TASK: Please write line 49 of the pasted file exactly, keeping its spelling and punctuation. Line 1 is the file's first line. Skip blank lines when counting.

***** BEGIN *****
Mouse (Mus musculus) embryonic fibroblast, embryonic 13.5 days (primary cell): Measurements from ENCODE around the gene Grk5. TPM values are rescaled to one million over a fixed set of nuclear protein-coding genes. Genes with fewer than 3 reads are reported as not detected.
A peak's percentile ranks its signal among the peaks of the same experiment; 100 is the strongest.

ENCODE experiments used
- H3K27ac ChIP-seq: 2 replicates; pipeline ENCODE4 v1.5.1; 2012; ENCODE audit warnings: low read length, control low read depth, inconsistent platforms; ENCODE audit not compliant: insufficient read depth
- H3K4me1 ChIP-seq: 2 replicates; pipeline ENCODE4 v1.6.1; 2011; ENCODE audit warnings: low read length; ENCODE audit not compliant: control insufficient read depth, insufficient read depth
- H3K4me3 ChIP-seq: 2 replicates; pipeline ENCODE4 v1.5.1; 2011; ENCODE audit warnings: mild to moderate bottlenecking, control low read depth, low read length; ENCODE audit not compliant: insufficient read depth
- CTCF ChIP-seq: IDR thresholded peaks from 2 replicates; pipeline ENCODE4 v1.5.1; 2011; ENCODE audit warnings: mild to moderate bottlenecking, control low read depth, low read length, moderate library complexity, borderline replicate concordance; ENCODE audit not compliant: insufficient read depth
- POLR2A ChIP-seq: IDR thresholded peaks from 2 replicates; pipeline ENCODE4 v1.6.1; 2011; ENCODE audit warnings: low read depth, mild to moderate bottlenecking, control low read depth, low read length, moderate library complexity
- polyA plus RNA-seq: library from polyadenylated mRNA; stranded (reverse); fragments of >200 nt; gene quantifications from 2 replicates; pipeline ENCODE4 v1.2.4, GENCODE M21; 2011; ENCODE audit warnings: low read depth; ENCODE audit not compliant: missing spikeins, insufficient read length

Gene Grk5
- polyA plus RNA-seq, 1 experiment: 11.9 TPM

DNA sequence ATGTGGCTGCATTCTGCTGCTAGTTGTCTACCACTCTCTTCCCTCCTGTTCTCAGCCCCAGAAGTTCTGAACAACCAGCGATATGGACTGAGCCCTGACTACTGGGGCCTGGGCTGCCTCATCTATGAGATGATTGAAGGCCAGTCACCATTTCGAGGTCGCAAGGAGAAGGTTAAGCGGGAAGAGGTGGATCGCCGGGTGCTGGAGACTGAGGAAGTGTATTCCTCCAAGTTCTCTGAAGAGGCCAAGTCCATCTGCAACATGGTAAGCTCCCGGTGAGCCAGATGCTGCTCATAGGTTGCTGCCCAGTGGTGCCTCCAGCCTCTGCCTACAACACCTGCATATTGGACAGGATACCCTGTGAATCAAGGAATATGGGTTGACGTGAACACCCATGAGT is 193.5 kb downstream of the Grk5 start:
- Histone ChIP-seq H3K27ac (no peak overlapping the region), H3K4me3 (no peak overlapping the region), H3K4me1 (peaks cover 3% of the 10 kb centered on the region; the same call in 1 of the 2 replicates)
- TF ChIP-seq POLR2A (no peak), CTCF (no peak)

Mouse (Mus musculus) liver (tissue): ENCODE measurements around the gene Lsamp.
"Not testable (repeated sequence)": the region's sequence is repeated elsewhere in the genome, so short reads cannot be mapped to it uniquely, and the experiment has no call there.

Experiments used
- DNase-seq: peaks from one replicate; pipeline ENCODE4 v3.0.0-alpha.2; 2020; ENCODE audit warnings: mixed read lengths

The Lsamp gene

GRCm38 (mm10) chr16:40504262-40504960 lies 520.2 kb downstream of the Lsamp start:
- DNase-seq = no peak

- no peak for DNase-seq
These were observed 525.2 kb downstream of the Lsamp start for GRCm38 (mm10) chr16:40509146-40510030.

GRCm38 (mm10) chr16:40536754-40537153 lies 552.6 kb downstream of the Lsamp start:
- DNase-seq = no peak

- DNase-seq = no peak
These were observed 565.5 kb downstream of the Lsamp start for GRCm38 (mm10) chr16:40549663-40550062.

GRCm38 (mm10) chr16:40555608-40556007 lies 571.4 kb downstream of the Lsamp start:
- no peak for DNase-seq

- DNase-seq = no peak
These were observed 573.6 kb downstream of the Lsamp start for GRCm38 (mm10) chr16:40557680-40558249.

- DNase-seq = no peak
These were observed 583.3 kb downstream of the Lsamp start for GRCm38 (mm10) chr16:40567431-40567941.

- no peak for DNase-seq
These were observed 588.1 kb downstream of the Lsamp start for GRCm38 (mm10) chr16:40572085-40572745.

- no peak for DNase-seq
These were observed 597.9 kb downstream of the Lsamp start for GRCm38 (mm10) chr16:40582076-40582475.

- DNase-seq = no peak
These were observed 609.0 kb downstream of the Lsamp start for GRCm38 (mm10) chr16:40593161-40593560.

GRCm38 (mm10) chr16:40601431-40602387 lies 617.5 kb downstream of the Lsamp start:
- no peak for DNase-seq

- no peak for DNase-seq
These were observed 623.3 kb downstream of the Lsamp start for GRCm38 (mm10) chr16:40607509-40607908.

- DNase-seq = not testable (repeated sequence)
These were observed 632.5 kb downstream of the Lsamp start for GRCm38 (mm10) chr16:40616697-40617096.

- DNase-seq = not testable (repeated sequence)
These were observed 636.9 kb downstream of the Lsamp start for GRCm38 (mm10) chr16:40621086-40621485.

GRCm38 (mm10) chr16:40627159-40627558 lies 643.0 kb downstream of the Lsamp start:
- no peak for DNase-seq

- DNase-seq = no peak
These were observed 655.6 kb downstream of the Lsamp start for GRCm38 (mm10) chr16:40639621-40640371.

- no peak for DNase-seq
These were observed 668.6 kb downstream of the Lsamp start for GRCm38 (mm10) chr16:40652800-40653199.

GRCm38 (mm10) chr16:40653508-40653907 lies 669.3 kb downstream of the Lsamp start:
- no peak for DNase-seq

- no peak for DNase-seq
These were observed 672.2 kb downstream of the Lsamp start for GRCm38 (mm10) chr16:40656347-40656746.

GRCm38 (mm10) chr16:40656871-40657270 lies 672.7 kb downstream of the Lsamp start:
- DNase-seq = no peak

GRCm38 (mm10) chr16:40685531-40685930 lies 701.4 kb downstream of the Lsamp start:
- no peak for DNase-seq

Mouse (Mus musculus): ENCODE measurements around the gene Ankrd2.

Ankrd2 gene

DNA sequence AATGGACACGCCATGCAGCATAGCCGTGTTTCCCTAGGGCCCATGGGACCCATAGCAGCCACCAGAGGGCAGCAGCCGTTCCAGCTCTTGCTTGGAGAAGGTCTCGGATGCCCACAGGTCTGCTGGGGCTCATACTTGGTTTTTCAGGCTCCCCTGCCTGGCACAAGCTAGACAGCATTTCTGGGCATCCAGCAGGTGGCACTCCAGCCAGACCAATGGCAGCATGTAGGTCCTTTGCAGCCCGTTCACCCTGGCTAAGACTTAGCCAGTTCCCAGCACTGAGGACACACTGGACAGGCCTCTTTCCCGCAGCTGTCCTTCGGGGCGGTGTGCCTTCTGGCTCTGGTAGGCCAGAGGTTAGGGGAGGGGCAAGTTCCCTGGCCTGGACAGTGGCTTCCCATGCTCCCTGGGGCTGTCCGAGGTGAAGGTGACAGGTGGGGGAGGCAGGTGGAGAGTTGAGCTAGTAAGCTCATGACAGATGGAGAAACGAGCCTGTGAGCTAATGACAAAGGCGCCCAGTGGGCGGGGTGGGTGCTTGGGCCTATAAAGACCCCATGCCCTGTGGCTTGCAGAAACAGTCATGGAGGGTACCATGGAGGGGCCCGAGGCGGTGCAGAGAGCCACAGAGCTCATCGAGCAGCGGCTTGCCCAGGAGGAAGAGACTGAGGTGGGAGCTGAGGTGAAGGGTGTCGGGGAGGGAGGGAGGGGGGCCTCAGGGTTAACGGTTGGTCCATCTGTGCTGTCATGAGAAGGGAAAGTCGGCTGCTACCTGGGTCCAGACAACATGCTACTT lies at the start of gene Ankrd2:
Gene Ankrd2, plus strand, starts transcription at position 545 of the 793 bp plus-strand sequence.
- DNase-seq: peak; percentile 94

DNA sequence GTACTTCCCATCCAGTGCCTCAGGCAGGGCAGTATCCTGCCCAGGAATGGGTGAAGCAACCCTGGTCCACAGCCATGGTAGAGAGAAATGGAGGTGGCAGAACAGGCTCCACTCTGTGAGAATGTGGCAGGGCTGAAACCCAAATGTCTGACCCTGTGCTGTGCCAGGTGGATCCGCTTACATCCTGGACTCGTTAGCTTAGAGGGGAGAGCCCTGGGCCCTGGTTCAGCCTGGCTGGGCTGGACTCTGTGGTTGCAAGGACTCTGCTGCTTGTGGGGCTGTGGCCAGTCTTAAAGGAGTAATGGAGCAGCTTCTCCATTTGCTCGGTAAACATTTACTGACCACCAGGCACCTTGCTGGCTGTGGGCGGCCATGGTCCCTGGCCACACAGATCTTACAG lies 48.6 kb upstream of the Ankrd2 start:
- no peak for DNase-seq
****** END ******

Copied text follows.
- no peak for DNase-seq